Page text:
- Historic Sites
Lord Of San Simeon
In his old age, William Randolph Hearst did a stately pleasure dome decree, and yet the secret river, youth, escaped him
August 1961 | Volume 12, Issue 5
Some art dealers looked down their noses at the spectacle of objets d’art sold like underwear or notions. Some Hearst-haters sneered that the Old Man, who had always catered to the mob, had found his true element in a department store. People from Hell’s Kitchen as well as Park Avenue came to gape at the array of wonders. Even the Spanish cloister was on sale there, through the medium of pictures, the stones themselves remaining up in the Bronx. A titled guide with a distinctive foreign accent was on hand to impress the mink trade. Gimbel’s advertised “Bargains in Del Sartos and Broadlooms,” stressed the chic of wearing a Hearst necklace, and invited one and all to use the easy-payment plan. The sale, which went on for almost a year, was a smashing success even though no one was interested in the cloister. Those who bought a door knocker, a scarab, a canvas, or a set of fire tongs were probably not aware that they were doing their bit to save the Organization from bankruptcy.
One of the many signs that Hearst had been the dealers’ greatest angel was Van Dyck’s portrait of Queen Henrietta, for which he had paid $375,000. At Gimbel’s it was reduced to $157,500, still did not sell, and later was knocked down to a mere $89,000.
Soon after America entered the war, Hearst closed San Simeon and moved to his northern California castle, Wyntoon, for two years, winter and summer. This was done for two reasons—to save money, and because there was a feeling that the Japanese, angered at the fifty-year-long Hearst campaign against the “yellow peril,” might appear in submarines and shell San Simeon, which made a fine target from the bay. Unlike San Simeon, where the horticulture was artificial, Wyntoon, with its 67,000 acres of virgin timber, was nature in the raw. Its big stone-and-timber castle, The Gables, and its three smaller (but still large) subcastles, stood on the banks of the swift McCloud River, surrounded by 200-foot firs. Hearst, who had built the three-unit “Bavarian village,” named the houses The Bear, Cinderella, and Angel House, and retained a staff of artists to paint on them suitable illustrations from fairy tales.
Miss Davies, hating Wyntoon, had a scornful name for it—“Spittoon.” It was 250 miles north of San Francisco, lost in the wilderness, and in wartime it was impossible to people it with the throngs of guests that made San Simeon merry. In desperation, she took up backgammon. Hearst himself, preoccupied with his work, was not visibly oppressed by the solitude. What hurt him more was the shortage of ready cash, his inability to buy paintings and other attractive things.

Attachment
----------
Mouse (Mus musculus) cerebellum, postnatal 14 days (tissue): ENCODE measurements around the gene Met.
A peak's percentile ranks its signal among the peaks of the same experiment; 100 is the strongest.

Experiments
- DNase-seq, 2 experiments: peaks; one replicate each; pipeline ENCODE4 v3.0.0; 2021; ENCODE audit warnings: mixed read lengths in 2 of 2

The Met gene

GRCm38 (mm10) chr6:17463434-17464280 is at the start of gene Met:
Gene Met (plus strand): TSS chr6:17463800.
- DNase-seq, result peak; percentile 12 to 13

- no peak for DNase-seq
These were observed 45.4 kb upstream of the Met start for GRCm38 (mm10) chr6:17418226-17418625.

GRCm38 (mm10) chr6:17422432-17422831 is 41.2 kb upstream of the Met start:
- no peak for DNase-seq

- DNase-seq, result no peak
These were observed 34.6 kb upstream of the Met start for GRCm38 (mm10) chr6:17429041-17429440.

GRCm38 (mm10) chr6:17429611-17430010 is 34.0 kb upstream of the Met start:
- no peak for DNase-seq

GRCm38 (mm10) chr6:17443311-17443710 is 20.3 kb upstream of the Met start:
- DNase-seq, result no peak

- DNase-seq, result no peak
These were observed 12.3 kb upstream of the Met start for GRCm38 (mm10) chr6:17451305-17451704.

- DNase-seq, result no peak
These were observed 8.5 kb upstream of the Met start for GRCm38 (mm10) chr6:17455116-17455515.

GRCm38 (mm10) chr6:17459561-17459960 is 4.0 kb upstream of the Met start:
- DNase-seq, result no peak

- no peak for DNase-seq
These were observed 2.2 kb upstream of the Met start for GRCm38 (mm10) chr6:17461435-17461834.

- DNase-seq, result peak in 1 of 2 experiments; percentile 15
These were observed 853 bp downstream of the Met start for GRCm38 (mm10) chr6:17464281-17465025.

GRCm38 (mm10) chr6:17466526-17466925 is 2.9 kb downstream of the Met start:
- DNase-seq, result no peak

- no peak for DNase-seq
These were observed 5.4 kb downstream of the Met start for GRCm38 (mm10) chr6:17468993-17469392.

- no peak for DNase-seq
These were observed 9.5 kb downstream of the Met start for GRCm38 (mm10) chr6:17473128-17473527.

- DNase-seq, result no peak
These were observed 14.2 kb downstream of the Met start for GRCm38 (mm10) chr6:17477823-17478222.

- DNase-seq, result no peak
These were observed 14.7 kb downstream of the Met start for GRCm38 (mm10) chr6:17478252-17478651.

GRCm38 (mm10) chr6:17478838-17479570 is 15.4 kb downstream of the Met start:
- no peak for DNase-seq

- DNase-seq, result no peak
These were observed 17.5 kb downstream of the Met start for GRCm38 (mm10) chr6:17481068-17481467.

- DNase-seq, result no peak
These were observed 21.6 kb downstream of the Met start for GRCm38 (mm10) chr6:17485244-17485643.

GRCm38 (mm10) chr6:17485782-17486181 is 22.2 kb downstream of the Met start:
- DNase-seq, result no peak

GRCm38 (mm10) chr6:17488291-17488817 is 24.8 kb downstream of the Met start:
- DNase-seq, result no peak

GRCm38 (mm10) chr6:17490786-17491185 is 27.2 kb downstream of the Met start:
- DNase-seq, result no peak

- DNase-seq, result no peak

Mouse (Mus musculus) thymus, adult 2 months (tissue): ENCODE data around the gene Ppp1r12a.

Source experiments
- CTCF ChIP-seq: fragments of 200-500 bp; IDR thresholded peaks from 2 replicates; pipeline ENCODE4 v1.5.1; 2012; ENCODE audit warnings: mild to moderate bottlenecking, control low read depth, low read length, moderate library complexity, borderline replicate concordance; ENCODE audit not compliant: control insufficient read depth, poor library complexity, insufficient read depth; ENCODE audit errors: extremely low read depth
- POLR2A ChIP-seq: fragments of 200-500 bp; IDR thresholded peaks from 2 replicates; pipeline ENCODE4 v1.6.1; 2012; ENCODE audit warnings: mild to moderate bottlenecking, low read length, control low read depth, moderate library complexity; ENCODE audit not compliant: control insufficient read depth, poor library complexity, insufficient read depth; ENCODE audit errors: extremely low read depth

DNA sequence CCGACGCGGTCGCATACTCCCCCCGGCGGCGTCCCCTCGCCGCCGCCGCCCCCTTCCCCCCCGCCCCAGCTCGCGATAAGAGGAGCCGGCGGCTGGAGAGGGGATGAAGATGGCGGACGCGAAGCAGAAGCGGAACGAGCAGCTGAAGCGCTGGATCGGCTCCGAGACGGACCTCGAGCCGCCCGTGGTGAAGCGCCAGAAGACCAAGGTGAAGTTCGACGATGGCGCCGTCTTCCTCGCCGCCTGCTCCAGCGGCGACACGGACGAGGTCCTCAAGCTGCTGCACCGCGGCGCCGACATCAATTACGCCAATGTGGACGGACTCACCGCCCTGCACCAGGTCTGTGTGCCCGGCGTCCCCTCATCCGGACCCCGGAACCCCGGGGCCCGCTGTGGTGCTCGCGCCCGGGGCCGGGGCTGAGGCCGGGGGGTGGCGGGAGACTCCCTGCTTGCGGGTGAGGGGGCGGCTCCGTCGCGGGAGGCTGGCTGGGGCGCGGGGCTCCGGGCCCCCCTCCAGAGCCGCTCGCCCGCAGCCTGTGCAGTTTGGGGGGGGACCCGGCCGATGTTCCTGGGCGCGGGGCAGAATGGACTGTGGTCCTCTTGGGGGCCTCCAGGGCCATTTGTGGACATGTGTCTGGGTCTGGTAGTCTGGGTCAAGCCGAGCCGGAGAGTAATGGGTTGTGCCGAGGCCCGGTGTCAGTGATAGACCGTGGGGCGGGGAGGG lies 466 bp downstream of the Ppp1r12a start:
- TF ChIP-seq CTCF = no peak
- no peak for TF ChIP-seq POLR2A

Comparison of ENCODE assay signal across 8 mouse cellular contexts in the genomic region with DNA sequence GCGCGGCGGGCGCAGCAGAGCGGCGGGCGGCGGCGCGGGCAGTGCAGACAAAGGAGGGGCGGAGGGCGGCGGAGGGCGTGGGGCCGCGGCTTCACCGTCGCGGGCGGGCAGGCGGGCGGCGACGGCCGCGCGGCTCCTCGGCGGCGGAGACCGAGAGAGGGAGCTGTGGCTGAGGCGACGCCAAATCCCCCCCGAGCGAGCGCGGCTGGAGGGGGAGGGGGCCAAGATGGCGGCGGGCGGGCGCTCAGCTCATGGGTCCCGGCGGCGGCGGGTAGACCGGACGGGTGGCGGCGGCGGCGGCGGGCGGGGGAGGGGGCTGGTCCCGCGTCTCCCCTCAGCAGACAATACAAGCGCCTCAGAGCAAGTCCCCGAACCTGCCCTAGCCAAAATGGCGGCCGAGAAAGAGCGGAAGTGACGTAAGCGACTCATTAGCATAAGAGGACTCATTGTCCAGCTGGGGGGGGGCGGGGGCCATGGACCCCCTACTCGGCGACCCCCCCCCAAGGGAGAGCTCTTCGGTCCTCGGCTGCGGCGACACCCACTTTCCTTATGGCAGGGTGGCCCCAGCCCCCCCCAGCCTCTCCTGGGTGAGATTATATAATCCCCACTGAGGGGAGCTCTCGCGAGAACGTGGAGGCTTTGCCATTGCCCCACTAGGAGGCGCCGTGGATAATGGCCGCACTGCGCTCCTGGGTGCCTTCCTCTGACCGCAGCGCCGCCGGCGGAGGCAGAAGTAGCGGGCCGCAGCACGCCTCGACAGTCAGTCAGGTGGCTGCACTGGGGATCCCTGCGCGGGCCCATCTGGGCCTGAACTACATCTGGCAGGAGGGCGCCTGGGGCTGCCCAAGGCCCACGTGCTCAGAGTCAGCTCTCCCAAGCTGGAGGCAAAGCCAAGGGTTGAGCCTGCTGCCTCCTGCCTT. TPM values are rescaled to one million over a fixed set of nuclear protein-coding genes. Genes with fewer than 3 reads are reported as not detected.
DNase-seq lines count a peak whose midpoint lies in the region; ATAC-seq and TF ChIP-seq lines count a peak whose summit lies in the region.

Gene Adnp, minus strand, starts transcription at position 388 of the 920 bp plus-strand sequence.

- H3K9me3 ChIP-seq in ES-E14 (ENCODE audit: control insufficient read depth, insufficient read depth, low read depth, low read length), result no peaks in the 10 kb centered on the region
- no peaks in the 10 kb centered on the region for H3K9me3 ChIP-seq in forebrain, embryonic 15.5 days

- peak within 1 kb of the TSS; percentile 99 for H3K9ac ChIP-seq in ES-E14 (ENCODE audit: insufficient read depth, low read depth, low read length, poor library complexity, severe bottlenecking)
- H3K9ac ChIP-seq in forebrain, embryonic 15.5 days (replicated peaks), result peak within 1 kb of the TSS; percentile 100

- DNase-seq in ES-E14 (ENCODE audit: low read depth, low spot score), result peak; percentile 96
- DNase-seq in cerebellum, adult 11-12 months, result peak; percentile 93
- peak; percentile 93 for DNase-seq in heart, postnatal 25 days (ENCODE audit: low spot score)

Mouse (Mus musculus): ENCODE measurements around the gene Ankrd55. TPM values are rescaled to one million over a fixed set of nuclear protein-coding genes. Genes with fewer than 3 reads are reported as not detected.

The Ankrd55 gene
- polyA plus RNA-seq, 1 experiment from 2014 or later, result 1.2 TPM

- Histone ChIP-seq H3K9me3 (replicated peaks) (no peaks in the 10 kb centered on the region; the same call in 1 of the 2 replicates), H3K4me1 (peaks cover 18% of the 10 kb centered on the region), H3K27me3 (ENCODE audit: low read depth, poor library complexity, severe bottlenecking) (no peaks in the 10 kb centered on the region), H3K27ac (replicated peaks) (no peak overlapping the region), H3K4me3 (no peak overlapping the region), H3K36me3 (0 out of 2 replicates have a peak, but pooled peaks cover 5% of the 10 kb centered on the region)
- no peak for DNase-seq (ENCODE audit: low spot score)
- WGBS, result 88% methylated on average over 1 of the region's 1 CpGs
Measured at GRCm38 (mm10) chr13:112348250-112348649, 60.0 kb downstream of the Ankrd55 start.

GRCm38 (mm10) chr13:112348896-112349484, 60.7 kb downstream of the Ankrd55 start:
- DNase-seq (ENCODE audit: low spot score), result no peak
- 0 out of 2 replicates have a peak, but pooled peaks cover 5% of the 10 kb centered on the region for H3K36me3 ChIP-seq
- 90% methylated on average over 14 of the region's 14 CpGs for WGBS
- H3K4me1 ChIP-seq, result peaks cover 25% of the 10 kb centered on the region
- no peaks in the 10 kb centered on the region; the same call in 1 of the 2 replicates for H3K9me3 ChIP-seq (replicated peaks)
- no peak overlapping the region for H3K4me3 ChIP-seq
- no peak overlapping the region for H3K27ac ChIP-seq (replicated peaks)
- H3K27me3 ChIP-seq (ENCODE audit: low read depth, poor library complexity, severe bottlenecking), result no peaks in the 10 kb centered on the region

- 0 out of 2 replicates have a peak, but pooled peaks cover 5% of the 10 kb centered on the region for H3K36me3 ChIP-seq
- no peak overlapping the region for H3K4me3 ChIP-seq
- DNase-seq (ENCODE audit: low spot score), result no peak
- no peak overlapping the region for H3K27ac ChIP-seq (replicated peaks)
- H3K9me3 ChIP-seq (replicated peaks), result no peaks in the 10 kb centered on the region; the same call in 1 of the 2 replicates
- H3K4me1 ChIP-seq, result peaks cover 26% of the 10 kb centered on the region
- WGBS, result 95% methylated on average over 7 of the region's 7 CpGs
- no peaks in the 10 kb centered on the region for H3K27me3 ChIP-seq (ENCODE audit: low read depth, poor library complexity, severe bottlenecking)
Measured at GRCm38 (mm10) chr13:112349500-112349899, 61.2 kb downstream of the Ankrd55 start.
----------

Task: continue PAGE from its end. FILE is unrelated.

Ironically, it was the war that Hearst had so insistently warned America to avoid that rescued his publishing empire. Circulation rose, advertising boomed, and this, plus the heroic efforts of the Committee, saved the Organization. Hearst rose like a phoenix from the ashes of defeat. He and Miss Davies left Wyntoon for good. The Old Man was so anxious to regain full control that he sued in federal court to oust Shearn from his position of financial power. The court refused, for although the Organization was now a going concern, there were still debts outstanding, and until these were settled the suzerainty of Shearn could not be ended without the consent of the banks Hearst hated so fervently.
Back at San Simeon again, he cracked the whip over his editors, defended America against all comers, and flung himself into his last architectural orgy—the completion of another wing of the Casa Grande. After what was for him an interval of horrid penury, he had money to spend. Adding another wing was not strictly practical, since he was building rooms that would never be used. But his cellar vaults under the castle still bulged with spoils from Europe that he itched to transform into useless living space that suited his own rococo idea of beauty. Building materials were almost unobtainable in wartime, but he pulled strings, paid enormous prices, and got them. “We must finish the job,” he said again and again.
The Casa Grande offended classicists because of its extravagant presumption, its hodgepodgery of art and architecture, its violence to tradition, its excesses in decoration. But it suited Hearst perfectly. It was a proper monument to this man of extravagance, violence, and excess as no classic pile would have been.